This year was one of big changes for Analiese. When she turned two, I was a few months pregnant with Hayden Kate. I knew that our lives would be quite different in a few months and wanted to treasure the remaining time I had with just her. She knew there was a baby in my belly, but remained completely unaware of what that meant for her. I’m still in awe of her graceful transition to being a sister.
She has proven to be an amazing big sister–loving, kind, gentle, inclusive, compassionate. Although we have our share of tough, stubborn, impatient days (she and I both), her easy love for her sister (and others) challenges me to be the loving, kind, gentle, inclusive, compassionate example I want to be for her.
In our last few months as a family of three, I remember our quiet, slow mornings. Looking back, it seems like I was just starting to get the hang of mommy-hood. We had found our rhythm and we enjoyed it together. We ran many errands together, took walks to the nearby park, and enjoyed the summer concerts with friends more than we ever had in years past. Her love for music and dancing began here and took off this year. She’s become a big fan of dancing and jumping and her requests to “dance with me!” are impossible to refuse.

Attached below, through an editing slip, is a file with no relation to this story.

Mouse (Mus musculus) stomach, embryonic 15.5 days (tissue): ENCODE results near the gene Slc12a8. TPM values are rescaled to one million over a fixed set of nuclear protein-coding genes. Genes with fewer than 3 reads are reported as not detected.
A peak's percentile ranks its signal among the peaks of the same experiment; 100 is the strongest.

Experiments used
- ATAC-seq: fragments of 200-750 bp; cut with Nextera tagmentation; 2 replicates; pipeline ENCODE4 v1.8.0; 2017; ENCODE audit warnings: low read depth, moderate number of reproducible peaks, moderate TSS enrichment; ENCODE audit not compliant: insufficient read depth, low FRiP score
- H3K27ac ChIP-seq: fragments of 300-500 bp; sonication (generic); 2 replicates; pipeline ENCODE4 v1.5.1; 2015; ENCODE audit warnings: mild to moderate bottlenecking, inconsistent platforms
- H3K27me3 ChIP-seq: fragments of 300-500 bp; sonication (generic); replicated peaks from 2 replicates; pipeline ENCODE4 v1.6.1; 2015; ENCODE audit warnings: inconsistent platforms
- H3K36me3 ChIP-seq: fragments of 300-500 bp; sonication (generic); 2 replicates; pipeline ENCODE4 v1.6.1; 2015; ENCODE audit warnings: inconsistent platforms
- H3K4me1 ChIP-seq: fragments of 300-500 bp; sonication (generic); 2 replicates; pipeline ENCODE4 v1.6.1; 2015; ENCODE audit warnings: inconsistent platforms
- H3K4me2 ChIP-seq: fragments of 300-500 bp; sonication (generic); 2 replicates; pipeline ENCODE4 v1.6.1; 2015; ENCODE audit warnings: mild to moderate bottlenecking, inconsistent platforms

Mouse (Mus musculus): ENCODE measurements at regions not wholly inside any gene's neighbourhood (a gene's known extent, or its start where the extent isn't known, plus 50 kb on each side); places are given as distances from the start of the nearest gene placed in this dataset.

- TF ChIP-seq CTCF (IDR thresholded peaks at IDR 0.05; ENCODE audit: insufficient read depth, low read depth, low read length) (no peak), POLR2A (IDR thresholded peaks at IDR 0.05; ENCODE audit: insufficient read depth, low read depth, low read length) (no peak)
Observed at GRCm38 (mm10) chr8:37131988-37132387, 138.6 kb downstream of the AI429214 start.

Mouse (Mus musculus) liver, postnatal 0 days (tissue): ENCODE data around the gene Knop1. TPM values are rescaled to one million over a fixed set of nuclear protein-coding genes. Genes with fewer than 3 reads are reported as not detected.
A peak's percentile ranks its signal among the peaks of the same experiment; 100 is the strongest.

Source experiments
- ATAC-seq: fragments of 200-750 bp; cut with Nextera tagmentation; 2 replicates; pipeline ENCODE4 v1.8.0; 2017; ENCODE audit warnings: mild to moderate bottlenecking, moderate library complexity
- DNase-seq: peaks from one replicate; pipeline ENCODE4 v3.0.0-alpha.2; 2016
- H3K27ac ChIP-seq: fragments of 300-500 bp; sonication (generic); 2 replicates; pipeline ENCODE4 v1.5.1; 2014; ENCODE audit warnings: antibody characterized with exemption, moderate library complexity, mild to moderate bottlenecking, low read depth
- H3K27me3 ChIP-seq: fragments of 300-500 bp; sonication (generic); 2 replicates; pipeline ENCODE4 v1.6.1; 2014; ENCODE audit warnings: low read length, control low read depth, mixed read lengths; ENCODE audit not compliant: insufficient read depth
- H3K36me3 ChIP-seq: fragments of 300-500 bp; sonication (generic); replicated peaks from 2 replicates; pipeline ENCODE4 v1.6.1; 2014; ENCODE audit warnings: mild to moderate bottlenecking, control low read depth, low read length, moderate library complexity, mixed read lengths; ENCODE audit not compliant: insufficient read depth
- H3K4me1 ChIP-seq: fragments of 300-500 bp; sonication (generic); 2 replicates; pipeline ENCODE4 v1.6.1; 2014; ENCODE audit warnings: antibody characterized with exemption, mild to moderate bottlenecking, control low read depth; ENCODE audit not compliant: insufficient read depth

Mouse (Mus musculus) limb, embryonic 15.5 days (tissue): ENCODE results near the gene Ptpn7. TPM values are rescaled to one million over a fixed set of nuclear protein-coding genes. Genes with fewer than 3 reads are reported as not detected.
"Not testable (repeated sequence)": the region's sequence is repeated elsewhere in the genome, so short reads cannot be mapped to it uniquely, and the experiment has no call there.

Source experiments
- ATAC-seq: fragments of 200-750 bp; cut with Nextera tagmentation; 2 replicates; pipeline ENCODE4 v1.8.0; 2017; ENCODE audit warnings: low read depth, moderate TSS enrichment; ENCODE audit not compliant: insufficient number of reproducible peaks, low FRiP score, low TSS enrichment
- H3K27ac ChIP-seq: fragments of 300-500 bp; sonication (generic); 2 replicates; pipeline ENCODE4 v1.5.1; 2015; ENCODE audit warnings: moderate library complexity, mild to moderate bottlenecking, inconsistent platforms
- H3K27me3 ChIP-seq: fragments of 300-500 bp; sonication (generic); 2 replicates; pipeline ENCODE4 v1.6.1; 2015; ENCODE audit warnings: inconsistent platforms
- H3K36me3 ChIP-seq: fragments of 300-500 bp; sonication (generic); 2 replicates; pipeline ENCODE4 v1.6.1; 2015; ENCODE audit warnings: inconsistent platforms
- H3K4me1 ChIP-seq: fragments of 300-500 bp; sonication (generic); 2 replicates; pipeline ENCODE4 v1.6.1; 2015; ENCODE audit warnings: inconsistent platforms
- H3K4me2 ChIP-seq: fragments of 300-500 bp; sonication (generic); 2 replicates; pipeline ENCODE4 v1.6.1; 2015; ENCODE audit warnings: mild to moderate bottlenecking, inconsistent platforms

Soon after her second birthday, I declared it time to potty train. She was ready, but it took the combination of my stubborn ideas and Ross’s patient demeanor to be successful. Even at such a young age, I sensed her desire to accomplish this feat. She was determined. Months before her third birthday she was completely diaper free and we transferred her remaining diapers to Hayden Kate’s room.
I am so proud of the little girl she is becoming. She has a contagious laugh, creative imagination (oh, how I adore listening to her pretend play with her dolls and other toys!), and impresses me daily with how smart she is and the information she retains. She’s got a memory like a steal trap!
She loves time to play with her friends, but at times, prefers sitting with other adults, listening and participating in conversation. She giggles when she hears others laugh without really knowing what’s so funny. She just wants to be a part of whatever it is.
My baby is 3. Three years old. I still can’t get over it. I suppose I’ll say the same thing each and every year after this one. Maybe one of these days I’ll accept the fact that I can’t make her stop growing. Each day, the Lord asks me to let her go just a little more. Grow more. Explore more. Ask more. Trust more. She is His more than she is mine. That can be so hard to accept, but I wouldn’t have it any other way.
Even so, I hope she always fits on my lap and wants to hold my hand at dinner.